Posted by: Peter L. Winkler on August 20, 2008 7:27 PM

Thanks for keeping up with the links and tips on your fave genre, Michael. I read Before the Fact on your recommendation, and enjoyed it thoroughly. My short review is here if anyone's interested.

After reading the book, I had a look at 'Suspicion', i.e. Hitchcock's take on the book. Gaaah! Don't ever ever ever watch this before reading the book!! I know I'm sounding hysterical, but I cannot for the life of me figure out what possessed the master himself to end that film in the way he chose to . . . .

Posted by: mr tall on August 20, 2008 8:17 PM

Hi Michael;

Thanks much for the shout-out!

Hate to be a whiner, but your link to the little review is bad; it should be:

Posted by: mr tall on August 20, 2008 10:55 PM

PLW -- Many thanks for the recs, they're now on my list.

Mr. Tall - Excellent review, tks for letting me know about it, apologies for the botched link, now fixed.

Posted by: Michael Blowhard on August 21, 2008 1:06 AM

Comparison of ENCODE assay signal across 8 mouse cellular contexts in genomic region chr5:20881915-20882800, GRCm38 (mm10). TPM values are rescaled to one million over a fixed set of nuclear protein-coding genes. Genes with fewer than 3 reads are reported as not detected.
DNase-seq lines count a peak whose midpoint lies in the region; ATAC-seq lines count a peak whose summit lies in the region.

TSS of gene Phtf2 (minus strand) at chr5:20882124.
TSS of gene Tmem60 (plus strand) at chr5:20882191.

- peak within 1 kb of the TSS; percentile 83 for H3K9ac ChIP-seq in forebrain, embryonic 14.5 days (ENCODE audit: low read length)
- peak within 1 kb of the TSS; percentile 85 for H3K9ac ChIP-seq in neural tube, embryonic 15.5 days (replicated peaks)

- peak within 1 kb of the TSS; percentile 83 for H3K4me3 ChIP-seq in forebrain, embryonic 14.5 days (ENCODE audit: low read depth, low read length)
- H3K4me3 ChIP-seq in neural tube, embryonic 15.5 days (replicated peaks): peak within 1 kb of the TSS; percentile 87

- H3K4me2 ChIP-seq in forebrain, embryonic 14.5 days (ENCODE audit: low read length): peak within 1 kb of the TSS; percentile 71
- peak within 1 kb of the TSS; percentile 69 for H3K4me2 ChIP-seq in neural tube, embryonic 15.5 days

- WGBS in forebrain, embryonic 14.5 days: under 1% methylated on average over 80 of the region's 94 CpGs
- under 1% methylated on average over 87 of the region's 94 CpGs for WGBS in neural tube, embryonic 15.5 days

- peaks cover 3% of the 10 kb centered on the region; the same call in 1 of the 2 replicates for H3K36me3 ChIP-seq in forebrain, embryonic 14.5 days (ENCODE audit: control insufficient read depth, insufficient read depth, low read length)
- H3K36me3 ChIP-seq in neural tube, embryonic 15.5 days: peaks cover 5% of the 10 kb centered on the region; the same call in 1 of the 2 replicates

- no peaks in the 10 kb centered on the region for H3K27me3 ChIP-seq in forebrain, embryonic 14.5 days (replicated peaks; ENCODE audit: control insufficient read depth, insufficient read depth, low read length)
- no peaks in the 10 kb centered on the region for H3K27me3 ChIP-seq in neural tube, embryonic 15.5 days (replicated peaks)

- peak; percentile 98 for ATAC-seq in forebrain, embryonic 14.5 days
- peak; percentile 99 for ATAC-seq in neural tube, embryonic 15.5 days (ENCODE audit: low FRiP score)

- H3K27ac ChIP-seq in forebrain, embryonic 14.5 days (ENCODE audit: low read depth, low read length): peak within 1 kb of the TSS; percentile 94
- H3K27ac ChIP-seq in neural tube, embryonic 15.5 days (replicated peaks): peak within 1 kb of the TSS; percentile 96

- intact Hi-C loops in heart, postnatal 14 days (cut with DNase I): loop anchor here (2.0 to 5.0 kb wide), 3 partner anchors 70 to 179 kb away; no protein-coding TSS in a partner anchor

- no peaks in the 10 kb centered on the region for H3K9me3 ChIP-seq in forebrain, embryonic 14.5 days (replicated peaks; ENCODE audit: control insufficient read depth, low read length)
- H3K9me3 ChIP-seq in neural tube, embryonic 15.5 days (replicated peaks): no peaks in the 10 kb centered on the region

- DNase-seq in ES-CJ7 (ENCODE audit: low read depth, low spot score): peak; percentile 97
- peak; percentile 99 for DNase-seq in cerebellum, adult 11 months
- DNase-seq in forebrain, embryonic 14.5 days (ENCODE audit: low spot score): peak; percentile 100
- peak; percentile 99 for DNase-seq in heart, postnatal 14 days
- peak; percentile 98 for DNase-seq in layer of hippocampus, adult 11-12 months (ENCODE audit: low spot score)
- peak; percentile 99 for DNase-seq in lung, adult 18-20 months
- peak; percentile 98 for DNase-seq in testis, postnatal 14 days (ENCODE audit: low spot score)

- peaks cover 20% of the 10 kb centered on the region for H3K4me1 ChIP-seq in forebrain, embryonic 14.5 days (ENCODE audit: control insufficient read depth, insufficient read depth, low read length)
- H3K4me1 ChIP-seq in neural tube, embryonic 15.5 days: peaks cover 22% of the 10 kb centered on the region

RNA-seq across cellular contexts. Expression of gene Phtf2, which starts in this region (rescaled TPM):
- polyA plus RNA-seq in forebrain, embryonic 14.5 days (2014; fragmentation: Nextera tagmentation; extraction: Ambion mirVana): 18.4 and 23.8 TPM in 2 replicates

Re: the horror movie bit.

I'll go around in a circle here. Yahoo posted an article today about another great societal "first," a transgender on a show I've never watched (and will never watch) called "Top Model."

The transgender in question is what we used to call a "cross-dresser." He/she aspires to a show biz career and is trying to accomplish this in the old fashioned way: by shocking the rubes with how outrageous he/she is.

Have you noticed that this old PR ploy has a new twist, courtesy of identity politics? Once he/she lands on TV, the transgender wants to lecture the audience that being a freaky cross-dresser is really just another life-style choice! Thinking that there's anything odd about being a freak is another form of bigotry. Don't you dare do it!

The audience, I think, gets a couple of odd kicks out of this. First, they get the thrill of the freak show. Then, they get to put on their halos and feel all sanctimonious about their compassion for the freaks. Win-win! I wish that these types of PR tactics came naturally to me.

So, what I'm thinking about the horror genre is this: shouldn't it be taking advantage of this PR tactic? Sure, we're monsters, and we scare the hell out of you. But, that's really just another kind of bigotry. When will the Frankenstein monster make an appearance on the Tonight Show to demand understanding for his life-style? After all, he didn't want to be born a monster. God made him that way.

Posted by: Shouting Thomas on August 21, 2008 8:21 AM

Nice roundup...thanks. But linkee no workee for the Klavan piece.